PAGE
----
Exclusive: Yorkshire hospitals told to make extra multimillion pound cuts amid NHS debt crisis

Graphic by Graeme Bandeira.
Graphic by Graeme Bandeira.
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Hospital bosses across Yorkshire are being tasked with finding millions of pounds worth of extra in-year cuts as the NHS faces up to spiralling debts.

Leeds Teaching Hospitals NHS Trust (LTH) chiefs have already held an “extraordinary financial stretch meeting” after being tasked with finding an additional £5.5million of savings, while bosses in Hull and East Yorkshire face finding £5.9m.

Leeds General Infirmary. Picture by rossparry.co.uk/ Steven Schofield.

Leeds General Infirmary. Picture by rossparry.co.uk/ Steven Schofield.

It has emerged that NHS regulators Monitor and the NHS Trust Development Authority (TDA) have asked trusts nationwide to make further cutbacks in a bid to reduce growing health service debts.

LTH, which had forecast a £40.2m deficit by the end of 2015-16 despite its cost cutting, was told to identify 0.5 per cent in extra savings as the NHS faces an “almost unprecedented financial challenge”.

The new measures, which will be discussed at a board meeting today, come on top of LTH’s current plans to deliver £67m worth of cuts from its £1.1bn budget in 2015/16 and leave trust chiefs scrambling to find new ways to reduce its overall deficit to £34.7m.

Meanwhile Hull and East Yorkshire Hospitals NHS Trust (HEY) has been told to cut its planned shortfall of £21.9m down to £16m.

In a letter to trusts, TDA chief executive Bob Alexander called for “urgent action” and asked NHS bosses to revise their financial plans to create a new “stretching but achievable ambition”.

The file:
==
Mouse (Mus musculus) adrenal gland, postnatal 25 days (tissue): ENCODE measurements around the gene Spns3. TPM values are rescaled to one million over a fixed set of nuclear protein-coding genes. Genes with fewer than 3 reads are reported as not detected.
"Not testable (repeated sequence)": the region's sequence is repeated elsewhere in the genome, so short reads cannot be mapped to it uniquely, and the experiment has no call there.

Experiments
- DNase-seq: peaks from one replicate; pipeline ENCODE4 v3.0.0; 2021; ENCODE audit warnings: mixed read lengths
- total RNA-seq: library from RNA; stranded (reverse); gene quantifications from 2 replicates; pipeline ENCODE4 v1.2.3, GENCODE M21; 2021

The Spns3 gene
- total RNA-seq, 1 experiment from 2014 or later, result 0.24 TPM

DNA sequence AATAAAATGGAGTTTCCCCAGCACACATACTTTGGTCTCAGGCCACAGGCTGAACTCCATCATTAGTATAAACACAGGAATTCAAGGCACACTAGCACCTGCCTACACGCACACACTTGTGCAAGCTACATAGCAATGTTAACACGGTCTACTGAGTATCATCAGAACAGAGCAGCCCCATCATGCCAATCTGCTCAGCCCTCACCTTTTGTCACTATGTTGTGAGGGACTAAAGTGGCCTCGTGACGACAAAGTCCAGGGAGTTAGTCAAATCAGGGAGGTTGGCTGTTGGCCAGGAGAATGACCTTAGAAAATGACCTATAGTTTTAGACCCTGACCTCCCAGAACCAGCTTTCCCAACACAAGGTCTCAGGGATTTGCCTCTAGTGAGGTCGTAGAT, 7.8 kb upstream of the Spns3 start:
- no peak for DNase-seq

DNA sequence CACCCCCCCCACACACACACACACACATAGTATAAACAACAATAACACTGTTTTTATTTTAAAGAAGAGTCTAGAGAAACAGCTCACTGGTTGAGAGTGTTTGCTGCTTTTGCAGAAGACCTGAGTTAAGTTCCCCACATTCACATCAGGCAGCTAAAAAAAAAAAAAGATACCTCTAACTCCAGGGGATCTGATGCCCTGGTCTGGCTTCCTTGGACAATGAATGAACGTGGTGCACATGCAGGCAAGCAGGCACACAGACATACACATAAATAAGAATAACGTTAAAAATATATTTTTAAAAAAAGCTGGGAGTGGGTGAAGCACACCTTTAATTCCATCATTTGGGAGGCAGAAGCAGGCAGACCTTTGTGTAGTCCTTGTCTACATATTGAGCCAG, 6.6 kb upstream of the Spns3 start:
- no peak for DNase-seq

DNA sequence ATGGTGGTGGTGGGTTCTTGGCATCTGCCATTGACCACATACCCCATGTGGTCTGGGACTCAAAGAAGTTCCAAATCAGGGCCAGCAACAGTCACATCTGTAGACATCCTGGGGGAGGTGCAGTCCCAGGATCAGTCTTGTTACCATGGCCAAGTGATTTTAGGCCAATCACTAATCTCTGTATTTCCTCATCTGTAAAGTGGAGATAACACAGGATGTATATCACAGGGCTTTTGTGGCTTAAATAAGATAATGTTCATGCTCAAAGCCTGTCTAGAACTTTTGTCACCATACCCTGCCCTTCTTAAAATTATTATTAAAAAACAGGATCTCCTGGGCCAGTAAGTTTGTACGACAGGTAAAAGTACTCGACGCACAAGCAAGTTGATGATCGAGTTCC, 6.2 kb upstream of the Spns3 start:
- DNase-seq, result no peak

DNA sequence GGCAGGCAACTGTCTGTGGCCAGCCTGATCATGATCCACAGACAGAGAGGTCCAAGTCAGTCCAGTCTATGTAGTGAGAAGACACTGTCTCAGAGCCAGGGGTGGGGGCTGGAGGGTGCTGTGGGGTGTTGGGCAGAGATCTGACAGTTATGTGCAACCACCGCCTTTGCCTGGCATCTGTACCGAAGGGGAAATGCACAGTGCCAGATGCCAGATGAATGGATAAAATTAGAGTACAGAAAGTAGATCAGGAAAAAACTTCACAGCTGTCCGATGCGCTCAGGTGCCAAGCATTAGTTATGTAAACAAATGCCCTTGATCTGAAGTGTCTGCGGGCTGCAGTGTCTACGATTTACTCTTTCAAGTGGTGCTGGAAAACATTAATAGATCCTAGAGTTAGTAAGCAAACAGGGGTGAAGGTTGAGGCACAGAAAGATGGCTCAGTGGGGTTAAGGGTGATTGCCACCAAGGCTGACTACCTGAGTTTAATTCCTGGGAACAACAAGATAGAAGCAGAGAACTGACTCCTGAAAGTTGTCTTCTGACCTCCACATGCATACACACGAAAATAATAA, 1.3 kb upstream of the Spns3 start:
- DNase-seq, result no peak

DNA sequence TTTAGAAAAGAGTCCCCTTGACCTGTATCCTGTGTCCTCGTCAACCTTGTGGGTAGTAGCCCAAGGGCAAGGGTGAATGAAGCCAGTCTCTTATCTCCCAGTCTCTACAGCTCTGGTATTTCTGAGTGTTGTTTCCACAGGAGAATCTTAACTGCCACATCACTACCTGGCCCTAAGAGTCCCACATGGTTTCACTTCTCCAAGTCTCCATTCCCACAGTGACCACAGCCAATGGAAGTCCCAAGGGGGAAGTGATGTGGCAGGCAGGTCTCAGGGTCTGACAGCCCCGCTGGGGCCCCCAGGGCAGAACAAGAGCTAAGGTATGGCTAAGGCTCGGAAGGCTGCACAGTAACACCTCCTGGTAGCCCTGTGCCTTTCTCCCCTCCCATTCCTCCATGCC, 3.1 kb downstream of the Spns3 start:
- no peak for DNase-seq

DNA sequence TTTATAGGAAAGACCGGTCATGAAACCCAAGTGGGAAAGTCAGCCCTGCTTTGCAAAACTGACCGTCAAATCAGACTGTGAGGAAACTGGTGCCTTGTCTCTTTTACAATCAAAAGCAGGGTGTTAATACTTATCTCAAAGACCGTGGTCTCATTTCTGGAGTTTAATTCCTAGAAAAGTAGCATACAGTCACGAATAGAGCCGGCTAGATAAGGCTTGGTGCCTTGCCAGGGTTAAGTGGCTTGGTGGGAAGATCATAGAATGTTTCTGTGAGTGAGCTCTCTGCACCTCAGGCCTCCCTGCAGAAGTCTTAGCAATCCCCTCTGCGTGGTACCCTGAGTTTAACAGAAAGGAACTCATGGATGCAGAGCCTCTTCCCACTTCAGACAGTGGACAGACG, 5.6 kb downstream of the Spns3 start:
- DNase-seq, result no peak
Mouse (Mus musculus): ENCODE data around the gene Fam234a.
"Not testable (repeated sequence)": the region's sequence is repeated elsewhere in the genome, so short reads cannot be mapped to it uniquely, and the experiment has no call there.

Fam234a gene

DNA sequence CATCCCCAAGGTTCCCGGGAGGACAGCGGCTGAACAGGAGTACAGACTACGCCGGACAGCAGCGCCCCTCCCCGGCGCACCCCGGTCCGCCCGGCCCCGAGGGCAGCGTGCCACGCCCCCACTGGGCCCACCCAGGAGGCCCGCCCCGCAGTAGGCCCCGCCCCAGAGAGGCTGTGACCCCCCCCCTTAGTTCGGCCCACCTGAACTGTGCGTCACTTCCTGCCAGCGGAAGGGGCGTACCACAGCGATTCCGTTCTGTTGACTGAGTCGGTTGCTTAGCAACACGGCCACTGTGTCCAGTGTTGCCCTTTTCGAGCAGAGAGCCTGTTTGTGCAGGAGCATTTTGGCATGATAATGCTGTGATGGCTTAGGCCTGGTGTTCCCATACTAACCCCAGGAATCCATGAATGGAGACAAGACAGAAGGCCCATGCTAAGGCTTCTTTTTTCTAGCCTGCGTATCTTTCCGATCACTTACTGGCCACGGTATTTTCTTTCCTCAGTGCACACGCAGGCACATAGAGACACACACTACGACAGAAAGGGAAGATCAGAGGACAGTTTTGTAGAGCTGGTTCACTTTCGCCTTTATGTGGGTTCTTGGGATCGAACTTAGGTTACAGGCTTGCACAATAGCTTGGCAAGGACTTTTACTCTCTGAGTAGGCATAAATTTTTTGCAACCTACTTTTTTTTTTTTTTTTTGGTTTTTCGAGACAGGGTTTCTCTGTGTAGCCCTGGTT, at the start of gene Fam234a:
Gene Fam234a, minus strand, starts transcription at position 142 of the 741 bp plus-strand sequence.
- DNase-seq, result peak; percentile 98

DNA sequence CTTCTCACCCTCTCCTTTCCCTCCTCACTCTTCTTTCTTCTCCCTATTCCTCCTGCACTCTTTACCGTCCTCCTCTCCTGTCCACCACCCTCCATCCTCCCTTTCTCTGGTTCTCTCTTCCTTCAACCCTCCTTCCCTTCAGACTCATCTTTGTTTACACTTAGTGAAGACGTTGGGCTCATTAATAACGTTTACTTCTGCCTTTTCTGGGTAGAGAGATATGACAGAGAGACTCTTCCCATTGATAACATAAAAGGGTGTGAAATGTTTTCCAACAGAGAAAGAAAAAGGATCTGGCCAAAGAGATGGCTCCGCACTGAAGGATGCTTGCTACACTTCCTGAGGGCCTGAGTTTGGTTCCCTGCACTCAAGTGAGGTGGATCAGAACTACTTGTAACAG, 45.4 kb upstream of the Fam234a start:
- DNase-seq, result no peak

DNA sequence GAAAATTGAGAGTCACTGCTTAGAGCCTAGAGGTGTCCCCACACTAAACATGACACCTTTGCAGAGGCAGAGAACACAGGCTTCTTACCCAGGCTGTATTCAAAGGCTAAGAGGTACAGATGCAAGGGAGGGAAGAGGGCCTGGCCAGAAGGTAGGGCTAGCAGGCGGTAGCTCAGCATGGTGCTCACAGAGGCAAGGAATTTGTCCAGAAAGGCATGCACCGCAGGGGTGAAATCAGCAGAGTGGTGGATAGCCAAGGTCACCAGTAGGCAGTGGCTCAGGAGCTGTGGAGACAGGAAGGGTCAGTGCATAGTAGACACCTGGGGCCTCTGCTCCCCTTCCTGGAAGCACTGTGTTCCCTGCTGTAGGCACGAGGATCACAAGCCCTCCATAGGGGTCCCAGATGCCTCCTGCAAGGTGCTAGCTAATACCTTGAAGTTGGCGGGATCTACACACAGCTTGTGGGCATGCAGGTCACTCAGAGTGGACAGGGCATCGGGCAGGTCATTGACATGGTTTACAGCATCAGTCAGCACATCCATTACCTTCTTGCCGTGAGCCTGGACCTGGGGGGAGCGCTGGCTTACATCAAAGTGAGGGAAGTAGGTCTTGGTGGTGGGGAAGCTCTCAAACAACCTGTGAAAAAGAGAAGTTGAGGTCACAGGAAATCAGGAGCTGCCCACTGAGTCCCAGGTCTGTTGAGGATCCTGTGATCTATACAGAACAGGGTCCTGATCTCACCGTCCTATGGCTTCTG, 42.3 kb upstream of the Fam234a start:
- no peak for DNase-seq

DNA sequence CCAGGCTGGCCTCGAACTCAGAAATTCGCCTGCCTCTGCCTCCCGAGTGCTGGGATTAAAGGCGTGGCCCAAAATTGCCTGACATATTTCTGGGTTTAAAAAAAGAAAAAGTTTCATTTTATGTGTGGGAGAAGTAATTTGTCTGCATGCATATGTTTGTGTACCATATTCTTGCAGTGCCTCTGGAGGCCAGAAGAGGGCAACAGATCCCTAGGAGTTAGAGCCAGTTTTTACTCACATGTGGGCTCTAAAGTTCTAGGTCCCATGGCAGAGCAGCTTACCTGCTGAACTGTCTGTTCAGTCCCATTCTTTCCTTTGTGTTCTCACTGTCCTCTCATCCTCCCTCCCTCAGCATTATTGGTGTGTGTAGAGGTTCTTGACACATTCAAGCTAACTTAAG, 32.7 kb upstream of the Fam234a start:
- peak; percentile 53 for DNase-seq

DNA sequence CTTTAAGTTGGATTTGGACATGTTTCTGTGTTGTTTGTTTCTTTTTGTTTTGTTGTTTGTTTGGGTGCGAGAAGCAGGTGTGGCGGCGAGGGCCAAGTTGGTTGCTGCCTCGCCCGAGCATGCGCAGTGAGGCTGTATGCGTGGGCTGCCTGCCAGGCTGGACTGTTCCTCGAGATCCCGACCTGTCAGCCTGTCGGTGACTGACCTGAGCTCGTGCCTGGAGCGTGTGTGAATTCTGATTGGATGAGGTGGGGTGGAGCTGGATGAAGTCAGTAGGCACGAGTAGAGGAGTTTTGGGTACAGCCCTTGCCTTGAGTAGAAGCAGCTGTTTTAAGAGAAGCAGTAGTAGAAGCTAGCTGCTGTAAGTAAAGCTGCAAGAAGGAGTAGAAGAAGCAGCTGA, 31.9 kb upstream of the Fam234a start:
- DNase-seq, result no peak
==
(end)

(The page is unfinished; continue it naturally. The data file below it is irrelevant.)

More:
Tony Whitfield, who is the director of finance at LTH, said: “We have undertaken a thorough review of our financial position and considered all opportunities open to us to identify areas where we can make further efficiencies without impacting on the quality of care and services we provide for patients.

“We have provided the Trust Development Authority with an outline of our proposed plans to deliver additional savings which we will continue to discuss with them.”

All NHS trusts, whether they were forecasting a deficit or a profit, were sent letters by either Monitor or the TDA in August urging them to set new efficiency targets – only some trusts were given specific figures to aim at.

Lee Bond, who is the chief financial officer at HEY, said: “We have submitted two further plans. We are currently awaiting a response from the TDA concerning our most recent plan submission.”

The extra savings come after it emerged that NHS trusts in Yorkshire alone have forecasted that debts will exceed £170m by the end of 2015-16. Only three trusts forecasted breaking even or better.

Mid Yorkshire Hospitals NHS Trust had planned for a £14.8m loss, South Tees NHS Trust expected to have £13.7m of debt, while Calderdale and Huddersfield NHS Foundation Trust forecast a £19m deficit before they were asked to make further savings.

NHS trusts in England reported a total deficit of £822m in 2014-15, compared to just £115m the previous year, and many of the problems were linked to a massive overspend on agency staff.

The bill for agency staff in Yorkshire last year came to more than £113m last year – a rise of a third in a year.

An NHS TDA spokeswoman said: “NHS TDA is supporting our NHS trusts to finalise realistic plans for the rest of this financial year. These discussions are still ongoing and we will publish a full position, including the final planned positions for this year, when these discussions have fully concluded.”